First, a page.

FORT ASHBY - Dr. W. Stephen McBride of McBride Preservations Services LLC presented a report on the 2017 summer archeological dig at Ashby's Ford on Tuesday, July 25, to a standing-room-only crowd.

FORT ASHBY - Dr. W. Stephen McBride of McBride Preservations Services LLC presented a report on the 2017 summer archeological dig at Ashby’s Ford on Tuesday, July 25, to a standing-room-only crowd.  
The dig was located at the site of the French and Indian War fort known as Fort Ashby located off of Dan's Run Road in the community bearing the same name.
Dr. McBride had conducted an earlier dig at the fort site in 2007-08, which revealed portions of the stockade walls. He described the purpose of this year's dig as to explore and evaluate the ground at the rear of the property adjoining the Ashby's Fort Museum as well as a section behind the museum. These properties have recently been donated to the Friends of Ashby's Fort, Inc., the group that now owns the museum and Fort Ashby site.
This dig revealed two thirds of the northern wall and the southeast bastion (a diamond shaped structure located at each of the four corners of the vertical log walls). These findings plus previous findings reveal more than half of the fort's footprint.  
The dig also confirms that the original fort was located to the rear and right of the fort museum which has commonly been referred to as the "old fort.”
The actual fort was positioned only 5-10 degrees off from magnetically north.  The four vertical log walls extended approximately 33 feet in length with large horizontal log bastions at the corners.  These bastions were larger than normal and not dirt filled as traditional bastions of the era were designed. The reason for this may have been to provide a room for shelter for the rangers assigned to the fort.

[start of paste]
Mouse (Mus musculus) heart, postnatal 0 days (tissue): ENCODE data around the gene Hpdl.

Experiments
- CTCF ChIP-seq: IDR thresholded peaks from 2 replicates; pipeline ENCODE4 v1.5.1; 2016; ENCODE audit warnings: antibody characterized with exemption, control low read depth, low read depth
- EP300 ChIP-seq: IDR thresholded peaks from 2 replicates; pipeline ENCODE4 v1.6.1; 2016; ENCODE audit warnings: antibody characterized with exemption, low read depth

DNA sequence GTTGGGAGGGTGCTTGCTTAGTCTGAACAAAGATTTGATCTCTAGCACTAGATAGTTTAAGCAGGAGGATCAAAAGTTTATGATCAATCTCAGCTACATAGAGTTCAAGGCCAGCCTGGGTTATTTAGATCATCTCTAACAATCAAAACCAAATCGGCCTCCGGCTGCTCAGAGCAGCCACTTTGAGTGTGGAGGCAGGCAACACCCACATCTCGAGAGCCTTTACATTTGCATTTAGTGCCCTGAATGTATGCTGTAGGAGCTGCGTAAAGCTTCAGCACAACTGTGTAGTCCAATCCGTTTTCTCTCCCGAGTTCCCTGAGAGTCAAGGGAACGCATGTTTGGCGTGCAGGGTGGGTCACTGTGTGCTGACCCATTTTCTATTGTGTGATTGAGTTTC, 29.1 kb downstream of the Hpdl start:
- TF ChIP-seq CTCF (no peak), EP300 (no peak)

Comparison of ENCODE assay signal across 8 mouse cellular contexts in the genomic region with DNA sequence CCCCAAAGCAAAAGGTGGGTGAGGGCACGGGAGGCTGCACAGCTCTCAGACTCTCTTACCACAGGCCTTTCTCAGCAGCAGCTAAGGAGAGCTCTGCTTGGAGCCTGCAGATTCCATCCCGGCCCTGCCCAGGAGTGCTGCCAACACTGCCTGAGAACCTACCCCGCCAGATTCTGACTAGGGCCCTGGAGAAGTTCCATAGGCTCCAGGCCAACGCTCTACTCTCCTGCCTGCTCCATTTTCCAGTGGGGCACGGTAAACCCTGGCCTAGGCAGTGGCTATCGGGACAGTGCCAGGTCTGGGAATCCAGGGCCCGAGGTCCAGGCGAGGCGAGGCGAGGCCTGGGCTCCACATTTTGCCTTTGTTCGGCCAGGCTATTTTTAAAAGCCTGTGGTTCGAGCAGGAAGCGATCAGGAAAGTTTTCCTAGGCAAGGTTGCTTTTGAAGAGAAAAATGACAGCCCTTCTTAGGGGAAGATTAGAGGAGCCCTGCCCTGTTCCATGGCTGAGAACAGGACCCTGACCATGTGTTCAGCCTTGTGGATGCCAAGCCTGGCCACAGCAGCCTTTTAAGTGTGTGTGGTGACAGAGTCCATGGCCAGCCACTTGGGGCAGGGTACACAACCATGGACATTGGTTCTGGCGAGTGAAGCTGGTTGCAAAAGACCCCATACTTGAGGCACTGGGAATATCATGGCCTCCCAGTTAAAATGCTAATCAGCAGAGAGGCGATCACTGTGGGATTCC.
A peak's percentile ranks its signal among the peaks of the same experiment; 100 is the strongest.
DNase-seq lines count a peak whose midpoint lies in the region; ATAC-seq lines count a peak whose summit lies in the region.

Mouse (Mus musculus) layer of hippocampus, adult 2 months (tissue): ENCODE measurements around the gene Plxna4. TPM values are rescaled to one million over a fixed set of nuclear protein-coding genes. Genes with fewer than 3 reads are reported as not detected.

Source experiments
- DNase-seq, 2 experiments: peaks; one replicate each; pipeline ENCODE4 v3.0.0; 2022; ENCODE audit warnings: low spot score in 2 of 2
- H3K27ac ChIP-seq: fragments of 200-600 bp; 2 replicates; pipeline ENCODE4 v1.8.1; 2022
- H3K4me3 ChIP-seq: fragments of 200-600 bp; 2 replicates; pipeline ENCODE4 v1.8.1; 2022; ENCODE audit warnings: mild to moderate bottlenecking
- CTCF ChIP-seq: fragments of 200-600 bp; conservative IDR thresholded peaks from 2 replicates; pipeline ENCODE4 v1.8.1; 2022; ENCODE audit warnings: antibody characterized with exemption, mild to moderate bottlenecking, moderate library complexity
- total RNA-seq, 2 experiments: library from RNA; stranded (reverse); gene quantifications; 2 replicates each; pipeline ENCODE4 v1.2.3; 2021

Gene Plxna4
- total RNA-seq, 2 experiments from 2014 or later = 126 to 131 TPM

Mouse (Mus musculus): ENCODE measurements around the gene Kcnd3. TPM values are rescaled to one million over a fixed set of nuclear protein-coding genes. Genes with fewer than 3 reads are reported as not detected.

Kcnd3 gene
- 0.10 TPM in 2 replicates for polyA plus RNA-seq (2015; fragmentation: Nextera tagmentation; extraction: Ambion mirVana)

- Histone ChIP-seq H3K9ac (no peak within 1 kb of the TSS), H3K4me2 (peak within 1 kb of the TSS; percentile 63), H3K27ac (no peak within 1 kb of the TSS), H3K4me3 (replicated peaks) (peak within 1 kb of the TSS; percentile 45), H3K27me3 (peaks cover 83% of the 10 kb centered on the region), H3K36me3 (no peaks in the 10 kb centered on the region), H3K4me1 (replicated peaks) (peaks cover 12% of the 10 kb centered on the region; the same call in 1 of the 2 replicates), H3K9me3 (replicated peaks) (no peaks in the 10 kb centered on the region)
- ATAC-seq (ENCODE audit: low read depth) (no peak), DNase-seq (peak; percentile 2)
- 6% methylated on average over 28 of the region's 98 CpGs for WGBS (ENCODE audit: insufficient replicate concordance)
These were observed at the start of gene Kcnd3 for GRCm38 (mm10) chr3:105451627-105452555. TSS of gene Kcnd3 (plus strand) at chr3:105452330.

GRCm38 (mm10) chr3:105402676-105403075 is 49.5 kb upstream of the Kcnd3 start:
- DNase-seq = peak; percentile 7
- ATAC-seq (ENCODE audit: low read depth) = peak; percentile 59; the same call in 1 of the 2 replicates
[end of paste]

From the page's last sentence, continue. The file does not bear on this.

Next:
The fort walls measured approximately 110 feet bastion to bastion.  Artifacts recovered during the dig included blacksmith nails, coins, buttons, delft ware, red ware, spoons, smoking pipes dating to mid to late 18th century, a lead toy known as a wizzer, musket balls and flintlock pieces.
Dr. McBride worked in conjunction with Potomac State College of WVU, where he instructed a special summer course titled Archeology Field Methods for interested students.  
Additional funding for the dig came from a local US WindForce Foundation Grant and private donations made to the friends group.  Visit the Friends of Ashby's Fort's Facebook page for additional pictures and excerpts from Dr. McBride's presentation.  
Visit on the web @ www.fortashby.org.  The next open house at the museum will be Saturday, Aug. 26, from 10 a.m. to 3 p.m. Everyone is invited to come see the new artifacts and learn about this local historical site.   
The event is free, although donations are welcome and appreciated.